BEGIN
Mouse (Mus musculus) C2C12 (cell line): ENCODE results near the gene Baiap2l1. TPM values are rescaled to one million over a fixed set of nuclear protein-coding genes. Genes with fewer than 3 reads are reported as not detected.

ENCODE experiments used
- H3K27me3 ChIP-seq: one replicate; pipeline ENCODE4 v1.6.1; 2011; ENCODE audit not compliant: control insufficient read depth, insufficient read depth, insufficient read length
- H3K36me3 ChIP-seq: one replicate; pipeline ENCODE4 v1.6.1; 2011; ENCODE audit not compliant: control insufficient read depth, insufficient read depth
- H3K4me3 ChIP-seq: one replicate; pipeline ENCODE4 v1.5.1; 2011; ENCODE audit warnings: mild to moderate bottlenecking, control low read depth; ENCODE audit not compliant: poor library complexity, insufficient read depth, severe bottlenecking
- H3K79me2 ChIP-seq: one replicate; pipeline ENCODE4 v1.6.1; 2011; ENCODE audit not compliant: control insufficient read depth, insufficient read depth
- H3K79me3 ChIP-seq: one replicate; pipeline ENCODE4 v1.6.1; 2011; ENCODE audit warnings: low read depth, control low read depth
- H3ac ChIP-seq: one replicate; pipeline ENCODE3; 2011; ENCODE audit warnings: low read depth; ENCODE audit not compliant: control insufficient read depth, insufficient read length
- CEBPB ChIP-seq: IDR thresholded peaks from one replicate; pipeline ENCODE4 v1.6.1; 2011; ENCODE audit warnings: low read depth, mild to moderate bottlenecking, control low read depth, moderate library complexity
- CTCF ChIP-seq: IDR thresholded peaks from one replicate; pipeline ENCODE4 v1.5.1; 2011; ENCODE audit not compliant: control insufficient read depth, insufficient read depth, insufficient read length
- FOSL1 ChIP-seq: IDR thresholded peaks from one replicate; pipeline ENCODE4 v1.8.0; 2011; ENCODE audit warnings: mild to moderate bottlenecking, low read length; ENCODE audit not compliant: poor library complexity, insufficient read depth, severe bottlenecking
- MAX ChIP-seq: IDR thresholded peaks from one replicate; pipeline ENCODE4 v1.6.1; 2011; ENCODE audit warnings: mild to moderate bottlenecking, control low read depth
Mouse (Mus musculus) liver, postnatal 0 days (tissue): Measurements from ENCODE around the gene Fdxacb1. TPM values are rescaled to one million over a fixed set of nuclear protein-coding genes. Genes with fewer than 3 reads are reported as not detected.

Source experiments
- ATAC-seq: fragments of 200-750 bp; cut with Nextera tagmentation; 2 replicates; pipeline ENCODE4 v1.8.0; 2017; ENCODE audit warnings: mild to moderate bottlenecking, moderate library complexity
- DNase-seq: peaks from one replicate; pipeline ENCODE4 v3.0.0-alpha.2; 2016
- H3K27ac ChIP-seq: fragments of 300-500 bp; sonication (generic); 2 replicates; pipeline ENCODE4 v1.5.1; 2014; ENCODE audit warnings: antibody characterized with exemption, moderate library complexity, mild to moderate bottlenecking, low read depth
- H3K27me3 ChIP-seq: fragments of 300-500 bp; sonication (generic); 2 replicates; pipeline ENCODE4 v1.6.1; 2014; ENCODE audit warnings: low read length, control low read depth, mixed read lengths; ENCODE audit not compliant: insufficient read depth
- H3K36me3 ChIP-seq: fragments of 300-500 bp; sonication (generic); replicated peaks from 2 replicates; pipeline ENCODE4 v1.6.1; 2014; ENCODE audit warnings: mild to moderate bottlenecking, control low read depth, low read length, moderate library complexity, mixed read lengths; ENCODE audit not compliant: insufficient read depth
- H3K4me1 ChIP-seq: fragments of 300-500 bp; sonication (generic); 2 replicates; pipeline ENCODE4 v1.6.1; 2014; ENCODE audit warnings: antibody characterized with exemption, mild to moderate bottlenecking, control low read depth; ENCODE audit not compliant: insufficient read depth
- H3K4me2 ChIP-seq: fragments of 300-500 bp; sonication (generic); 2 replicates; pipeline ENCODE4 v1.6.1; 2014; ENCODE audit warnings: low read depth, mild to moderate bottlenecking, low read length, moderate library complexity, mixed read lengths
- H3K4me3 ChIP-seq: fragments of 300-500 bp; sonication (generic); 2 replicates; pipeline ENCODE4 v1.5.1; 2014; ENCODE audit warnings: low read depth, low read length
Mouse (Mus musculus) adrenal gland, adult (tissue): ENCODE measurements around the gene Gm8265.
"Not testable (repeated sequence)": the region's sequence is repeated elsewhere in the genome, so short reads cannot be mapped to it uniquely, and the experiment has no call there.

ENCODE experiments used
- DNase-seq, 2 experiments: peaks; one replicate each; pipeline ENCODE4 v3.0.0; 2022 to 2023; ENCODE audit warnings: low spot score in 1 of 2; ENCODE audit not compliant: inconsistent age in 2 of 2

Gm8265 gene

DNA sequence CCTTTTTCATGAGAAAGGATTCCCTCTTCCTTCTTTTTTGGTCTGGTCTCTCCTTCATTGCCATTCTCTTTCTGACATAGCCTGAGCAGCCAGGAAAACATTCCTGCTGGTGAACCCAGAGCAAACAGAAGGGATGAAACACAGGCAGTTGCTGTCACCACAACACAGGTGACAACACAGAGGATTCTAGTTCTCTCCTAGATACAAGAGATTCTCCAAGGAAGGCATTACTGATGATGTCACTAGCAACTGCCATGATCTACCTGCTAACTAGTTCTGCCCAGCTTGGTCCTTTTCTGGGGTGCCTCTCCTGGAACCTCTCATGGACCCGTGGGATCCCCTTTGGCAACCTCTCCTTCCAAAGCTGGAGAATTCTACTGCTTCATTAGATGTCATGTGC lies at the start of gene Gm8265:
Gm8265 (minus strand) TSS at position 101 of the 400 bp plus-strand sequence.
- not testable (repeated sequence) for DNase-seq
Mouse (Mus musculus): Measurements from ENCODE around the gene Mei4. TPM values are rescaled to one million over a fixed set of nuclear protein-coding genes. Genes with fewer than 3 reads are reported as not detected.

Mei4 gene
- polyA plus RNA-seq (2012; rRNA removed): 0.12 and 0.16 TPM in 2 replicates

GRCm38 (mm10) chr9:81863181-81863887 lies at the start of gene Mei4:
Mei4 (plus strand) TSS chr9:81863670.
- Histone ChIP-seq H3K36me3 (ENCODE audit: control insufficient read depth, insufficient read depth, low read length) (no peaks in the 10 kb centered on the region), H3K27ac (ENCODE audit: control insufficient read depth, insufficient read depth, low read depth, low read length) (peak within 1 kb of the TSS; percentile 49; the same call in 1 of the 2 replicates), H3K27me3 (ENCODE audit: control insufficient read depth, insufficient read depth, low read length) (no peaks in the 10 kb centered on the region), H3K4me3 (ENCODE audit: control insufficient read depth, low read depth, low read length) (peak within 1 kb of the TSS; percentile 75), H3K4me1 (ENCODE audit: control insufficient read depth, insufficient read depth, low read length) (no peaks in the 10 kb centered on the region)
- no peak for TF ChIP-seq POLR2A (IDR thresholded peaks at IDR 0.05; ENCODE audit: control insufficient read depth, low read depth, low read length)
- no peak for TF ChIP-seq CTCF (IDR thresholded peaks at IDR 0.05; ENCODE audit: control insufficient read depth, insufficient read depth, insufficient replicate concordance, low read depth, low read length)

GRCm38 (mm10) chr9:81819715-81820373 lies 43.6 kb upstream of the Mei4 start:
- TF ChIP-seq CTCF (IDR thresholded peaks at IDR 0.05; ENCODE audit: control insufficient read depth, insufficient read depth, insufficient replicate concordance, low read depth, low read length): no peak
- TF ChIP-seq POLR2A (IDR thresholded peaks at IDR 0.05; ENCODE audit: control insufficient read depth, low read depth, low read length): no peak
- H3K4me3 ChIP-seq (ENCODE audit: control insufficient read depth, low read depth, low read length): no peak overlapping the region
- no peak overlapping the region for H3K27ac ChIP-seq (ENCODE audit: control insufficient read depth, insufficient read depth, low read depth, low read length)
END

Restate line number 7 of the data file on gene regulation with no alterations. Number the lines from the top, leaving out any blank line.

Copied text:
- H3K79me3 ChIP-seq: one replicate; pipeline ENCODE4 v1.6.1; 2011; ENCODE audit warnings: low read depth, control low read depth